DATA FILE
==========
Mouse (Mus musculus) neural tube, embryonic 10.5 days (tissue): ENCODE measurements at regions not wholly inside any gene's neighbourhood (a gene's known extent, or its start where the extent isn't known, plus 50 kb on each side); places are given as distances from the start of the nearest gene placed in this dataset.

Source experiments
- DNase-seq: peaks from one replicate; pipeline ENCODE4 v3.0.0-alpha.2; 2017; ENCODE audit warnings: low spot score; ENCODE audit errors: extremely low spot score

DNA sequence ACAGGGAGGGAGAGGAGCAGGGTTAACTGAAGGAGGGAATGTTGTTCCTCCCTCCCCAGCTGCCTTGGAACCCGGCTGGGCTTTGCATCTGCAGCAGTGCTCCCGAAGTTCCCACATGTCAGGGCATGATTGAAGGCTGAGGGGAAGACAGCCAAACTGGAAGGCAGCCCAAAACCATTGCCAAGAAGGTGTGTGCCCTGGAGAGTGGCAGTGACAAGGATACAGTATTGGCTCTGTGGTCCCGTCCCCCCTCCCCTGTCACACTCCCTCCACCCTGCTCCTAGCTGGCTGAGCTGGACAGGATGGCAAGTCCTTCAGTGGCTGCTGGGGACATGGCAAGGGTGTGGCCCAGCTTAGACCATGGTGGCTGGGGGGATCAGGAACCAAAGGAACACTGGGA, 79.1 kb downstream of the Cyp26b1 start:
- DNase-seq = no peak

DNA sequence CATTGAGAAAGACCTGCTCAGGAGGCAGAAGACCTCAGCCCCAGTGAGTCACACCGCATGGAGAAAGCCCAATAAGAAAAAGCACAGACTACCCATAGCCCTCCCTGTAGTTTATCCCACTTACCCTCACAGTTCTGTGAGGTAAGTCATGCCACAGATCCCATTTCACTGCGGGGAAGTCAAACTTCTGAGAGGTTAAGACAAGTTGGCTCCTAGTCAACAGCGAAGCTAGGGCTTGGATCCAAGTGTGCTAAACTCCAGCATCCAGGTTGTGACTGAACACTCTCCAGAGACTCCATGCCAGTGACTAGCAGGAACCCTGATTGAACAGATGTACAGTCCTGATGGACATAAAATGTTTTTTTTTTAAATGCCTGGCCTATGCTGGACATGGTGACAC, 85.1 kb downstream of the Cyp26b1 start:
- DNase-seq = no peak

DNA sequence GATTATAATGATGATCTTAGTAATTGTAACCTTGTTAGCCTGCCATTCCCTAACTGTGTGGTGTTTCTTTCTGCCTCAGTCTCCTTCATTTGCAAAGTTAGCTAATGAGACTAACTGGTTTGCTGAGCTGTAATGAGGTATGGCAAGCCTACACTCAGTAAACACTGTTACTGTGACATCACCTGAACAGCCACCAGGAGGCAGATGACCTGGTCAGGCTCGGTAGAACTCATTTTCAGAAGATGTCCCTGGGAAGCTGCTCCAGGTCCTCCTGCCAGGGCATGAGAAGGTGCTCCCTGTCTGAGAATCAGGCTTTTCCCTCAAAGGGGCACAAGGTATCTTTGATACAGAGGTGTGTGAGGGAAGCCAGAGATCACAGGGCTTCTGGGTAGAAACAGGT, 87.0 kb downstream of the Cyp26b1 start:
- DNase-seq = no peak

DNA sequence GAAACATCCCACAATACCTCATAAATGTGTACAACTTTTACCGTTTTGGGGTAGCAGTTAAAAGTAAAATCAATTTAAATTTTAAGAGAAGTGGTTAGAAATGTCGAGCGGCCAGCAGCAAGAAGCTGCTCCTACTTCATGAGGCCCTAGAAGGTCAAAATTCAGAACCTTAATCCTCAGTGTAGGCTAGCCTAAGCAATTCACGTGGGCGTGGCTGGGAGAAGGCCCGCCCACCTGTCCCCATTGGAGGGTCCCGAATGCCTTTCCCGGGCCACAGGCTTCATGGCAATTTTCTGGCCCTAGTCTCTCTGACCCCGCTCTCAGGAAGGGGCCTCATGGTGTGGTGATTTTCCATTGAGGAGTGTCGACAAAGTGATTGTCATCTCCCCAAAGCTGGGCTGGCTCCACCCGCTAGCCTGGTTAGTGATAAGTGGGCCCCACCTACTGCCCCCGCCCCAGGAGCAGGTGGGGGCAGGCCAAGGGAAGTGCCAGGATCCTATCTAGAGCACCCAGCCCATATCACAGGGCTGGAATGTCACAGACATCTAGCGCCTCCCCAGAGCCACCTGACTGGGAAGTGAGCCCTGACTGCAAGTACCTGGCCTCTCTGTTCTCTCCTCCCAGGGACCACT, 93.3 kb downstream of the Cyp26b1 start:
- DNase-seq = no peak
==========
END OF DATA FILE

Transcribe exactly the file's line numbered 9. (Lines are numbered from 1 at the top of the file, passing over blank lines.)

- DNase-seq = no peak